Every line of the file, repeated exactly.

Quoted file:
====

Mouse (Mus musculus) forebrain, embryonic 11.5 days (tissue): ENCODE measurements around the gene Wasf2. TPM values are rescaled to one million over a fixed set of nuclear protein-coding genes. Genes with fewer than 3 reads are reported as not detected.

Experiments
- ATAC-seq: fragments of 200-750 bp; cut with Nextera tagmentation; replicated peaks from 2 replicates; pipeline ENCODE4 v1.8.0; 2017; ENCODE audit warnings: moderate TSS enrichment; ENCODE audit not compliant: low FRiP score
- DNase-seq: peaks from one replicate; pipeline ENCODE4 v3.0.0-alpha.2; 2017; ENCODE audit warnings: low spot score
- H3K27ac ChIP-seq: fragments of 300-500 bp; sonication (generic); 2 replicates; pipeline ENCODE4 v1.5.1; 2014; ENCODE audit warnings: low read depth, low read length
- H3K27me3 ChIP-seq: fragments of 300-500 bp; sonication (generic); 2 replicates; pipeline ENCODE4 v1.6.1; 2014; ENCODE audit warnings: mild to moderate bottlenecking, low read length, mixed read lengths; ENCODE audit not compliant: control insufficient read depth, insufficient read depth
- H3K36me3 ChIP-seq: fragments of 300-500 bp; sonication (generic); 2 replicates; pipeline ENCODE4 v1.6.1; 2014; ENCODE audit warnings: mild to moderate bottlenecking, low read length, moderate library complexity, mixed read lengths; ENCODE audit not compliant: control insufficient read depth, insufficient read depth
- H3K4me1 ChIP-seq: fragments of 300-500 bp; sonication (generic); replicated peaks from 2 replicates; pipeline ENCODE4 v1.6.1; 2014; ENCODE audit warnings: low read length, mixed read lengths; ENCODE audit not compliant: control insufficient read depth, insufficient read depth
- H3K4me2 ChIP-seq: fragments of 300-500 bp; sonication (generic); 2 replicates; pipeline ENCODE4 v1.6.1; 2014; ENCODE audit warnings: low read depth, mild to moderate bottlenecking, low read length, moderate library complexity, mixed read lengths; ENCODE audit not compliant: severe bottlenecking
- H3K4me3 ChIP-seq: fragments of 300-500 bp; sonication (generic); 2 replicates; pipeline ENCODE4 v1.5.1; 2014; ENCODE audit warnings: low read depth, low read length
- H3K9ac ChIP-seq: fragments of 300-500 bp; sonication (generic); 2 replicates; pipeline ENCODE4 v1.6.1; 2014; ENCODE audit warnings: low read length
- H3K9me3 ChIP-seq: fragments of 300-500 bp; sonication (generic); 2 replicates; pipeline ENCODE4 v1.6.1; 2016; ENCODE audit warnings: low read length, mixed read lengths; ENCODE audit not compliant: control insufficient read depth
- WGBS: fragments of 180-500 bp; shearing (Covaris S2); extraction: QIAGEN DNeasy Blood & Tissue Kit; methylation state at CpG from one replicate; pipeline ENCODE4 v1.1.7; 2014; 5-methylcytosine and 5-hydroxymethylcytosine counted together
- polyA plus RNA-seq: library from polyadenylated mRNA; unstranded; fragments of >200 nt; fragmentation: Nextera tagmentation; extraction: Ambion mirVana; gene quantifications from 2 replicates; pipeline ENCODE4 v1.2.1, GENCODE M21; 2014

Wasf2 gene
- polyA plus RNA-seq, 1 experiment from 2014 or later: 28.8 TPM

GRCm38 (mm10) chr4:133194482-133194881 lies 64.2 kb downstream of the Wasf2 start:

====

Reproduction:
Mouse (Mus musculus) forebrain, embryonic 11.5 days (tissue): ENCODE measurements around the gene Wasf2. TPM values are rescaled to one million over a fixed set of nuclear protein-coding genes. Genes with fewer than 3 reads are reported as not detected.

Experiments
- ATAC-seq: fragments of 200-750 bp; cut with Nextera tagmentation; replicated peaks from 2 replicates; pipeline ENCODE4 v1.8.0; 2017; ENCODE audit warnings: moderate TSS enrichment; ENCODE audit not compliant: low FRiP score
- DNase-seq: peaks from one replicate; pipeline ENCODE4 v3.0.0-alpha.2; 2017; ENCODE audit warnings: low spot score
- H3K27ac ChIP-seq: fragments of 300-500 bp; sonication (generic); 2 replicates; pipeline ENCODE4 v1.5.1; 2014; ENCODE audit warnings: low read depth, low read length
- H3K27me3 ChIP-seq: fragments of 300-500 bp; sonication (generic); 2 replicates; pipeline ENCODE4 v1.6.1; 2014; ENCODE audit warnings: mild to moderate bottlenecking, low read length, mixed read lengths; ENCODE audit not compliant: control insufficient read depth, insufficient read depth
- H3K36me3 ChIP-seq: fragments of 300-500 bp; sonication (generic); 2 replicates; pipeline ENCODE4 v1.6.1; 2014; ENCODE audit warnings: mild to moderate bottlenecking, low read length, moderate library complexity, mixed read lengths; ENCODE audit not compliant: control insufficient read depth, insufficient read depth
- H3K4me1 ChIP-seq: fragments of 300-500 bp; sonication (generic); replicated peaks from 2 replicates; pipeline ENCODE4 v1.6.1; 2014; ENCODE audit warnings: low read length, mixed read lengths; ENCODE audit not compliant: control insufficient read depth, insufficient read depth
- H3K4me2 ChIP-seq: fragments of 300-500 bp; sonication (generic); 2 replicates; pipeline ENCODE4 v1.6.1; 2014; ENCODE audit warnings: low read depth, mild to moderate bottlenecking, low read length, moderate library complexity, mixed read lengths; ENCODE audit not compliant: severe bottlenecking
- H3K4me3 ChIP-seq: fragments of 300-500 bp; sonication (generic); 2 replicates; pipeline ENCODE4 v1.5.1; 2014; ENCODE audit warnings: low read depth, low read length
- H3K9ac ChIP-seq: fragments of 300-500 bp; sonication (generic); 2 replicates; pipeline ENCODE4 v1.6.1; 2014; ENCODE audit warnings: low read length
- H3K9me3 ChIP-seq: fragments of 300-500 bp; sonication (generic); 2 replicates; pipeline ENCODE4 v1.6.1; 2016; ENCODE audit warnings: low read length, mixed read lengths; ENCODE audit not compliant: control insufficient read depth
- WGBS: fragments of 180-500 bp; shearing (Covaris S2); extraction: QIAGEN DNeasy Blood & Tissue Kit; methylation state at CpG from one replicate; pipeline ENCODE4 v1.1.7; 2014; 5-methylcytosine and 5-hydroxymethylcytosine counted together
- polyA plus RNA-seq: library from polyadenylated mRNA; unstranded; fragments of >200 nt; fragmentation: Nextera tagmentation; extraction: Ambion mirVana; gene quantifications from 2 replicates; pipeline ENCODE4 v1.2.1, GENCODE M21; 2014

Wasf2 gene
- polyA plus RNA-seq, 1 experiment from 2014 or later: 28.8 TPM

GRCm38 (mm10) chr4:133194482-133194881 lies 64.2 kb downstream of the Wasf2 start: